Konrad Beckmann's Raspberry Pi Pico


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Aug 21, 2023

Konrad Beckmann's Raspberry Pi Pico

Maker and vintage gaming enthusiast Konrad Beckmann has designed a device for

Maker and vintage gaming enthusiast Konrad Beckmann has designed a device for getting a high-quality video signal out of a Nintendo 64 and into your HDMI-capable monitor or TV — using a Raspberry Pi Pico.

"I built [an] N64 Digital HDMI converter with a Raspberry Pi Pico," Beckmann explains of his latest project. "[It's] still an early prototype, but it seems to work! There is lots of optimization that can be done — I literally just got it to work."

Released in 1996 and formerly known under the codename Project Reality, the Nintendo 64 was home to some classics of gaming — but by modern standards its audio-visual connectivity leaves a little to be desired. Using the cables provided with a stock console, the best you can get is a blurry composite signal — and while an upgraded cable provides S-Video support, there's no sign of a modern digital signal as you'd find with current-generation consoles.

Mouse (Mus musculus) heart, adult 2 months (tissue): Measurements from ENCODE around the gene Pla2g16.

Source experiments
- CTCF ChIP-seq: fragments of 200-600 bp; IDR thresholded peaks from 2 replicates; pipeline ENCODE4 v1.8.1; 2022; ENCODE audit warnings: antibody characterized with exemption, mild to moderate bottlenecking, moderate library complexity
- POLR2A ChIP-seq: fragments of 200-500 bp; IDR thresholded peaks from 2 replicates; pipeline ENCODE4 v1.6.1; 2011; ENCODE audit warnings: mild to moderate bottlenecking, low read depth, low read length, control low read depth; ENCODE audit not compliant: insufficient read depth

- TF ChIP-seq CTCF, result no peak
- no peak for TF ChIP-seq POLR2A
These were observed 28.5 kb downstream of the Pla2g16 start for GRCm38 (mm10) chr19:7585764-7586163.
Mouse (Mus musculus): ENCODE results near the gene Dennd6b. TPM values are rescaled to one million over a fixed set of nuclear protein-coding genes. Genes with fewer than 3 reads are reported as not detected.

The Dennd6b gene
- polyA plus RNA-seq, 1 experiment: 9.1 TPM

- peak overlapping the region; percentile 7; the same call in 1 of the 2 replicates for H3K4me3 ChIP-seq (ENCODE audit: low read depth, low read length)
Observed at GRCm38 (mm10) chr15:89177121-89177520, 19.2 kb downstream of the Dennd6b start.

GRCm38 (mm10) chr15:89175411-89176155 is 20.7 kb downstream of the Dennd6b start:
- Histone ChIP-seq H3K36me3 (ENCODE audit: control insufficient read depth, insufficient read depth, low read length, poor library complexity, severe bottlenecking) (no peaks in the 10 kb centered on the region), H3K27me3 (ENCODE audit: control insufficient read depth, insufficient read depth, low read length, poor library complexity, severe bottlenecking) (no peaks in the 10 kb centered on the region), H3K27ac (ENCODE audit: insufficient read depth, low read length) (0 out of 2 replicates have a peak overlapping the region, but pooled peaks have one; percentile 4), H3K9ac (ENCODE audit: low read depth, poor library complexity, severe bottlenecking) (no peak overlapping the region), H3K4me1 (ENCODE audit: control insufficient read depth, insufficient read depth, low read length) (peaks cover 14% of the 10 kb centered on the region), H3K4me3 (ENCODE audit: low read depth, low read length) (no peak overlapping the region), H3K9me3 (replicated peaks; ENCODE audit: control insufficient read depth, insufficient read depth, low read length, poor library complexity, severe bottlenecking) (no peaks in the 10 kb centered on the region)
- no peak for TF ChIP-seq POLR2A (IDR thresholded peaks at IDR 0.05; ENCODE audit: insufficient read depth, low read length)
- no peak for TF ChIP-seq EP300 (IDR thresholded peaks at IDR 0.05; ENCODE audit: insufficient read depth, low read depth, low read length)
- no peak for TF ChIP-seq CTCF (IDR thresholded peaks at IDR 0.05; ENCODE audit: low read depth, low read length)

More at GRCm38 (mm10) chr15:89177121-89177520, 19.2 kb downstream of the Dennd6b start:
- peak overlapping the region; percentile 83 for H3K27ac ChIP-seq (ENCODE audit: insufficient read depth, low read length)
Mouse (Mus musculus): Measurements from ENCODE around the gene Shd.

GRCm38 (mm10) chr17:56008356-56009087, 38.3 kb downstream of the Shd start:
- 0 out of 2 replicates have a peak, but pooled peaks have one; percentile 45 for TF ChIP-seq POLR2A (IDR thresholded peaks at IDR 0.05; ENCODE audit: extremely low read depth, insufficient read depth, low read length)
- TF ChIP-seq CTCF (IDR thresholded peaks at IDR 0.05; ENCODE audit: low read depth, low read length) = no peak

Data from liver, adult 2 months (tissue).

Beckmann's accessory changes that. Tapping into the console's raw digital video signal, the Raspberry Pi Pico acts as a converter to output a DVI-D signal over an HDMI port — providing high-quality digital video compatible with modern display devices, without ever having to touch the analog domain.

"It uses 320×240@RGB565 internally and outputs a 640×480@60Hz signal," Beckmann explains, "but this shows that the Pico is capable of doing _at least_ this. This [prototype] uses wires and an external Pico [but] a proper kit might show up later, no details about that are known yet. Aiming for a good 'no cut' solution."

This isn't the first time Beckmann's used a Raspberry Pi Pico to expand a Nintendo 64. In June last year he unveiled the PicoCart64, a device targeting the home-brew gaming circuit which emulates a Nintendo 64 game cartridge using either a Raspberry Pi Pico or Solder Party's compact RP2040 Stamp.

More information on the project is available on Beckmann's Twitter thread, with source code — forked from Luke Wren's PicoDVI project — published to GitHub under the permissive BSD three-clause license.